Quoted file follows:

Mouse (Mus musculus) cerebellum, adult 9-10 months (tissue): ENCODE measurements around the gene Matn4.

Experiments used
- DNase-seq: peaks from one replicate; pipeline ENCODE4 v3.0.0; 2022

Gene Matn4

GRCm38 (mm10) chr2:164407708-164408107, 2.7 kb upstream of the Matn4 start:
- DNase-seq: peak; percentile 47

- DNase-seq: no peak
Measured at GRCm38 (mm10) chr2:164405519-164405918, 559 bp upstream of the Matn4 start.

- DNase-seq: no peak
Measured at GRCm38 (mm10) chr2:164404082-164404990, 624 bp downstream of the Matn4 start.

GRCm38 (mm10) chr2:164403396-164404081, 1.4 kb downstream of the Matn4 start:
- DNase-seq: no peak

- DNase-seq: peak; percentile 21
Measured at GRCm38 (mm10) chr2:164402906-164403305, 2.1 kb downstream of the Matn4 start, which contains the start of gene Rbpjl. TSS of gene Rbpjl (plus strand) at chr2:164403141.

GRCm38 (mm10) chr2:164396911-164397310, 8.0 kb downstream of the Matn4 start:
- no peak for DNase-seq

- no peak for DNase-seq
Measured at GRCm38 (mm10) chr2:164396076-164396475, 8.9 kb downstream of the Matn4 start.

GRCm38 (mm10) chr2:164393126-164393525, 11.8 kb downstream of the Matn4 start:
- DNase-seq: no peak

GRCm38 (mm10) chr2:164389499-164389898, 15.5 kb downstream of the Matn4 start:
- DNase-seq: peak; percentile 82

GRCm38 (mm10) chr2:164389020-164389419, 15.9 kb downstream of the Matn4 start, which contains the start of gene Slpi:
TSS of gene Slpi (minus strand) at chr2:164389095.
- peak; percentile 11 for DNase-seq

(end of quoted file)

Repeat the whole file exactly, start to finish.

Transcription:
Mouse (Mus musculus) cerebellum, adult 9-10 months (tissue): ENCODE measurements around the gene Matn4.

Experiments used
- DNase-seq: peaks from one replicate; pipeline ENCODE4 v3.0.0; 2022

Gene Matn4

GRCm38 (mm10) chr2:164407708-164408107, 2.7 kb upstream of the Matn4 start:
- DNase-seq: peak; percentile 47

- DNase-seq: no peak
Measured at GRCm38 (mm10) chr2:164405519-164405918, 559 bp upstream of the Matn4 start.

- DNase-seq: no peak
Measured at GRCm38 (mm10) chr2:164404082-164404990, 624 bp downstream of the Matn4 start.

GRCm38 (mm10) chr2:164403396-164404081, 1.4 kb downstream of the Matn4 start:
- DNase-seq: no peak

- DNase-seq: peak; percentile 21
Measured at GRCm38 (mm10) chr2:164402906-164403305, 2.1 kb downstream of the Matn4 start, which contains the start of gene Rbpjl. TSS of gene Rbpjl (plus strand) at chr2:164403141.

GRCm38 (mm10) chr2:164396911-164397310, 8.0 kb downstream of the Matn4 start:
- no peak for DNase-seq

- no peak for DNase-seq
Measured at GRCm38 (mm10) chr2:164396076-164396475, 8.9 kb downstream of the Matn4 start.

GRCm38 (mm10) chr2:164393126-164393525, 11.8 kb downstream of the Matn4 start:
- DNase-seq: no peak

GRCm38 (mm10) chr2:164389499-164389898, 15.5 kb downstream of the Matn4 start:
- DNase-seq: peak; percentile 82

GRCm38 (mm10) chr2:164389020-164389419, 15.9 kb downstream of the Matn4 start, which contains the start of gene Slpi:
TSS of gene Slpi (minus strand) at chr2:164389095.
- peak; percentile 11 for DNase-seq